Just get home before the ice cream melts

I don’t care much for rabbits. Admittedly, I haven’t thought much about them either until recently.

It’s sometimes hard to explain how a man my age can come to think the way I do. Then other times it becomes crystal clear.

My dad had a shotgun in his closet. I don’t remember him ever even touching it.  I also don’t remember him ever talking about it. I do remember my mom telling a story about how he bought the gun to go hunting with some other men when we lived in Appalachia. He shot a rabbit on this big game outdoorsman initiation. It upset him so much, the gun went into the closet and never really appeared again.

No, I don’t blame the rabbit.

I don’t care much for holidays either. That makes me sound cold hearted, but I had a millennial friend of mine actually proclaim that to me this week about himself, and by the time we got done talking about his disdain for “special days,” I agreed that I felt the same way.

But this is Father’s Day weekend. This is my holiday. I should be able to get it together for a celebration of me.

My late father hated holidays too. I wish he were here this year though. My boys are coming over and we are eating a bunch of food that is bad for us and watching the U.S. Open together. Just like my dad did with me and my brother.

This year it crept up on me. It started with a rabbit’s nest in my backyard. This is the second litter and the second nest for my lawn this year. I have a dog that I refer to as a “stone cold killer” that has somehow let this happen in a tiny little space that he pretends to rule.

The first litter of rabbits were killed by my killer dog, one by one, as he would pull them out of the hole and gently play with them as if I just brought them home from the pet toy store as a gift.  After discovery of the second litter this week, I was committed to not letting that routine happen again. So, like a good dad pretending some young child was near and wanted to see these rodents survive, I fenced off the nest so this litter had a fighting chance. As I write this, the “kits” are still doing fine.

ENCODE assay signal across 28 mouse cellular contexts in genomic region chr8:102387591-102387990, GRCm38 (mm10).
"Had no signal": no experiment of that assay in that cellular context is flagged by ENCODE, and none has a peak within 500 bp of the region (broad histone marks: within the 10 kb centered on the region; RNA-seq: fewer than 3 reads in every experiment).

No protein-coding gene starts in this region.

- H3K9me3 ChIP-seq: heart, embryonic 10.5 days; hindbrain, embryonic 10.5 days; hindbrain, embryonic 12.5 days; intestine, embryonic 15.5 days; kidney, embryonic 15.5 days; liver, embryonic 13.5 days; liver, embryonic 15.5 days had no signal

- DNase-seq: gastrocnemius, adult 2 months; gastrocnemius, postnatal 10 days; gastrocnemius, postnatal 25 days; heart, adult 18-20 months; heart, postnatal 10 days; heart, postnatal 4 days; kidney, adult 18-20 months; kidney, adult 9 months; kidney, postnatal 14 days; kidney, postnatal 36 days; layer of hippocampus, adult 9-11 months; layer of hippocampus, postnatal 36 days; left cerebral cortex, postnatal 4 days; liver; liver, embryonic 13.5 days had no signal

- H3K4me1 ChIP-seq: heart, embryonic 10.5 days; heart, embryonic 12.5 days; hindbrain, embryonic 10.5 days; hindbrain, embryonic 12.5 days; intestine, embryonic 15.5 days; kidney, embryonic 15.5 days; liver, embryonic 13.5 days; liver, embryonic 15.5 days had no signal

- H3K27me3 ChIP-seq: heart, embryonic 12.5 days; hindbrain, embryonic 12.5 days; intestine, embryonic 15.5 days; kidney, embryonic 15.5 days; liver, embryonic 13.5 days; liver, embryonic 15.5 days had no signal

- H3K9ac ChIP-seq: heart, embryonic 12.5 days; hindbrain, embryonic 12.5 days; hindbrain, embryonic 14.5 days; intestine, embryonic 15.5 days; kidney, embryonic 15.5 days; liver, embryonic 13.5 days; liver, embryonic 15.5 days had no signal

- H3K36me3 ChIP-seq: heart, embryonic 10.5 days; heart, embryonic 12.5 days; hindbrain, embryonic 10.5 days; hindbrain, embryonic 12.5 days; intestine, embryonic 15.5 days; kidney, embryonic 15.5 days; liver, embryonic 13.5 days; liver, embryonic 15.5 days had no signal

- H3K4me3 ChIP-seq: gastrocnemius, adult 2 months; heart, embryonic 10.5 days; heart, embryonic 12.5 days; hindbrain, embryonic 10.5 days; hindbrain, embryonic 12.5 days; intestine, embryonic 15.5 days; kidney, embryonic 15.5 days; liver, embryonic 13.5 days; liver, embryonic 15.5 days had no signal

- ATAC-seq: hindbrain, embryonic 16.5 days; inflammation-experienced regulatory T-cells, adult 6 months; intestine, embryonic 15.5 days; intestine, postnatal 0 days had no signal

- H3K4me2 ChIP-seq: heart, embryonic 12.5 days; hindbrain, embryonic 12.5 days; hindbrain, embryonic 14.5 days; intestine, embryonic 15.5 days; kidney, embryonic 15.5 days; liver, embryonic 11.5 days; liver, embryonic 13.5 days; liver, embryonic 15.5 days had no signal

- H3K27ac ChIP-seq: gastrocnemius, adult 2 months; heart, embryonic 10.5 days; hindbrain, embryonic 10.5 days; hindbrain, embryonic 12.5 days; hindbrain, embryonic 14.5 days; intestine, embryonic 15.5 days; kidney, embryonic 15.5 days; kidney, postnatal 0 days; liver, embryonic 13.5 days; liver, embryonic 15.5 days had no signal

Whew. Except nobody cares about these damn rabbits. Dad probably would have. My boys, when they were little, would have as well. I will find out what the young adult versions of my boys think about all of this later today. I anticipate being embarrassed about my protection of a litter of rodents that I am honestly a little mad at for being born in my yard.

Earlier in the week, I needed to put together a team for a charity golf event. Two things happened that struck me on this project. First, one of the guys I invited couldn’t play because he was taking one of his sons to a travel baseball tournament in Cincinnati. I never thought I would say this, but I was jealous of him. I have been to enough of these things to last a lifetime with my younger boy, but it would be fun to go to one more.

Next, the golf outing happened to be at a course where my older son played several high school tournaments. One memorable one led to me getting stuck on the course while watching him in a brutal storm, in business clothes, without an umbrella. I think I threw that suit away. Five years later, the rest of me is almost dry. Oddly, I would like another shot at that day.

But what struck me most leading up to the day that is Hallmark’s greatest creation was an otherwise meaningless trip to Costco on Wednesday. I accidently discovered they are selling a brand of ice cream we have been binging on around here. It’s “diet” ice cream, which for me means: we get to eat double.

I wasn’t there to buy ice cream but I couldn’t fight that urge off. It was smoking hot outside. I had other errands to run. But I did it anyway. I didn’t know if I could make it home before it melted. Words can’t describe the anxiety that caused.

I don’t care much for rabbits, but I’m apparently raising them now. I hate holidays, just like my dad did. He molded my brain in countless ways. But being dad to my boys did too. I actually do know how a man my age can come to think about these things. That clarity is pretty cool.

And no kids are going without ice cream today.

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Michael Leppert

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